B or B+: how to find your way around?
On the paragliding market, there are more and more gliders and different types of certification: A, A+, B or B+, also called B sport... But what does this really mean?
As you know, the EN (European Norms) certification system for paragliders divides our gliders into 5 categories:
School glider for Beginners
High performance glider
This certification helps us to know the level of piloting required for each glider and therefore to orientate our choice of material.
However... How to interpret a certification level that is divided into several sub-categories?
Everyone understands what this means: a B+ will be more demanding to pilot than a standard B. But why? How do you know if you have the level to fly a B+?
If you feel lost when choosing your next EN-B, then this article is for you!
EN-B or EN-B+: more or less the same?
How can we explain this difference between two gliders that have the same certification?
To understand the differences between the two gliders, we need to look at their respective certification reports. This report is a document that summarises the results obtained by the glider during the certification test for each criterion evaluated.
You can find many certification reports on the websites of certification centres such as Air Turquoise.
The certification centre evaluates the gliders on 23 criteria, which are divided into several sub-criteria. Depending on the results obtained, all are given a grade (A, B, C, D or CCC). If only one sub-criterion is in the higher category, the whole criterion is given the higher certification rank. The same applies to the final certification of the glider: if only one criterion is rated higher, the glider is upgraded.
Example of certification criteria from A to C
For this reason, two gliders can obtain the same certification without requiring the same level of piloting. For an EN-B sport glider, the more criteria there are in B, the more demanding the glider will be. The risk of going outside flight envelop is then more important and more technical to control than for a standard B with more criteria in A.
The certification report is a tool that serves as a first step to get an idea of the behaviour of the wing.
B or B+, why does it exist?
The wide range of B-certifications and advances in paragliding design allow manufacturers to develop different gliders with completely different characteristics, both in terms of performance and handling.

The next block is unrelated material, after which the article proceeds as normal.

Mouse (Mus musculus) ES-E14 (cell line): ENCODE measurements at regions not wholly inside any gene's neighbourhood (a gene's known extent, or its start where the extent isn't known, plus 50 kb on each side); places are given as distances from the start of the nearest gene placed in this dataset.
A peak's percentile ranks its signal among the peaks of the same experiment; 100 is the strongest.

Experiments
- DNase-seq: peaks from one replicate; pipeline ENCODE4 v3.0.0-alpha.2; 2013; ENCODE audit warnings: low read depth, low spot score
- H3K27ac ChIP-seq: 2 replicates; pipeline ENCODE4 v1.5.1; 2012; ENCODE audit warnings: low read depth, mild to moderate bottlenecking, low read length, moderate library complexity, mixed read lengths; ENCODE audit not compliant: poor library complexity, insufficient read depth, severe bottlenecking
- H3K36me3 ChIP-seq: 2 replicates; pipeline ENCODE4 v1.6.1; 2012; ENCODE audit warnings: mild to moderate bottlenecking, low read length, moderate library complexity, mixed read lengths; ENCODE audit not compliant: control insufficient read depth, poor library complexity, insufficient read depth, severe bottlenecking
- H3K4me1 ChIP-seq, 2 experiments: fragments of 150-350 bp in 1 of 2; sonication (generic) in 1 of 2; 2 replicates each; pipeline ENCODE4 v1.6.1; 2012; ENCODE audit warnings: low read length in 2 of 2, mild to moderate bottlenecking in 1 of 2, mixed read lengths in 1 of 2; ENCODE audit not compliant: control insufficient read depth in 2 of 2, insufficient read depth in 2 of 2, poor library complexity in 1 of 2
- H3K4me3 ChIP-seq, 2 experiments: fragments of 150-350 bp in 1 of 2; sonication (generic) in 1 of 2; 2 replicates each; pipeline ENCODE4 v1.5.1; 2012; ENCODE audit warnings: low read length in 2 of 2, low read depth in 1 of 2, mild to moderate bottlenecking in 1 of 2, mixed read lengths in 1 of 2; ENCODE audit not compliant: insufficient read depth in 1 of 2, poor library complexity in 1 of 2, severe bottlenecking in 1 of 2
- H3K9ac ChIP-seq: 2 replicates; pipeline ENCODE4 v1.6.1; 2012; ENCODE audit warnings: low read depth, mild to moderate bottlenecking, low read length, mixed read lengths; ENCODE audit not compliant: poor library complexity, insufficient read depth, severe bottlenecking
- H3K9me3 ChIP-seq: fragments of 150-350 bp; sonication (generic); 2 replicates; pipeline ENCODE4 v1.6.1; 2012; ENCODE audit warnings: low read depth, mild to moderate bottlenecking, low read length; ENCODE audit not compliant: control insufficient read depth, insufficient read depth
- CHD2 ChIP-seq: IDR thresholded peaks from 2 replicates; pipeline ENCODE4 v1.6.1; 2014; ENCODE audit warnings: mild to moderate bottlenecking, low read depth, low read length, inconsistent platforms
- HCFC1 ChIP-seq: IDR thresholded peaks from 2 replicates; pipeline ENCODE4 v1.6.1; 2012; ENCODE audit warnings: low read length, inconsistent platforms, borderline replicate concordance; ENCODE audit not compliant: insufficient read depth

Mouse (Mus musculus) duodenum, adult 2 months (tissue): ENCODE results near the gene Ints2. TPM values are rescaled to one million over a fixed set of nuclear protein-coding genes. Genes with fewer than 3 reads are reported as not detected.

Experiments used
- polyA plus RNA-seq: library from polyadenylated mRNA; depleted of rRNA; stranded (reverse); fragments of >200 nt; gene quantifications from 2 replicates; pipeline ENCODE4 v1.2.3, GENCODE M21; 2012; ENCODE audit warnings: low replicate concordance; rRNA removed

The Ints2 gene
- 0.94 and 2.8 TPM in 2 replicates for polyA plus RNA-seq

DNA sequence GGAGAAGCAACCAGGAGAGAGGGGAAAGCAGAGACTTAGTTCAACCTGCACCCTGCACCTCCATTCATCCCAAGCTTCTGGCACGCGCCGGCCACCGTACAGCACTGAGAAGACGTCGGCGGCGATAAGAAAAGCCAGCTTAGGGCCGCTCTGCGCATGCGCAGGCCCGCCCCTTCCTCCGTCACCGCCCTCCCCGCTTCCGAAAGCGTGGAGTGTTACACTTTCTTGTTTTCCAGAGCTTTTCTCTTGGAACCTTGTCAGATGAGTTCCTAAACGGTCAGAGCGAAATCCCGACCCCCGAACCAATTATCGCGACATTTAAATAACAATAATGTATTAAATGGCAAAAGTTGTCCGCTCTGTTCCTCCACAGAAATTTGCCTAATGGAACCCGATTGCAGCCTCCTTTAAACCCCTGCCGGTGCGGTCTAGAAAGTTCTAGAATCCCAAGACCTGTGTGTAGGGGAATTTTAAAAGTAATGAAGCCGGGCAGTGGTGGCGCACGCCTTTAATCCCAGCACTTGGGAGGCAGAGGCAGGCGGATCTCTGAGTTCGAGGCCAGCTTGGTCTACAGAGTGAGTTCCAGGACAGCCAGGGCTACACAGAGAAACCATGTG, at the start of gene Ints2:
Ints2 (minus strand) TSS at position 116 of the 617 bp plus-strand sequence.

The different glider designs in the B category serve to orientate the gliders towards different practices. While a standard B is suitable for progression, first cross country or even for pilots wishing to learn freestyle, a B+ is geared towards recreational cross country.
Thus, when the manufacturer decides to qualify its glider as B+, it is a way of positioning its glider on the market. It makes it clear that the development of this glider is aimed at performance, and that it is therefore intended for more experienced pilots.
Similarly for the B category, it allows us to communicate to the pilots the will to create a glider with a maximum passive safety in this homologation, perfect to follow up after a glider school to gain in performance while keeping a safety adapted to this level of progression.
These sub-categories (B-, B, B+...), although not official, are a way for the manufacturer to make it clear for which type of pilot their gliders are intended. They can thus offer several gliders for different pilots and practices in a single certification slot.
And so... Which EN-B to choose?
It all depends on your experience, the number of hours you spend in flight per year, the regularity and type of flying you do, the glider loading, but also the terrain you fly in, etc. In short, as you will have understood, it depends on many things.
If you are still flying A, it may seem ambitious to aim directly for an EN-B+ as your next wing, the step between the two being very important. Indeed, some EN-B+ can behave like real Cs "in disguise"!
On the other hand, if you are already an experienced pilot, an EN-B may seem too close to an A and quickly bore you.
To help you choose, there are various tools available to you:
The advice of your usual retailer or instructor:
They are the most valuable source of information and advice you have. They will be in the best position to guide you in your choice, so don't hesitate to turn to them if you have any questions.
The manufacturer's website:
The manufacturer is in the best position to define the type of pilot for whom their gliders are intended, so this is one of the places to go for information on the product. The technical data table and a lot of basic information are listed here to get a good idea of the product.
Magazines such as Parapente Mag, Cross Country Magazine or even some YouTube channels offer tests on many models, describing their behaviour and for which pilot each paraglider is intended.
The certification report:
Knowing how to read it will give you an initial idea of the glider's behaviour. It is not clear what type of pilot the glider is designed for, but it can be used as a comparison point between the different models that interest you.
However, the best source of information on which glider to choose is still a professional such as a retailer or a school. Only qualified professionals can provide you with sound advice on your choice of equipment.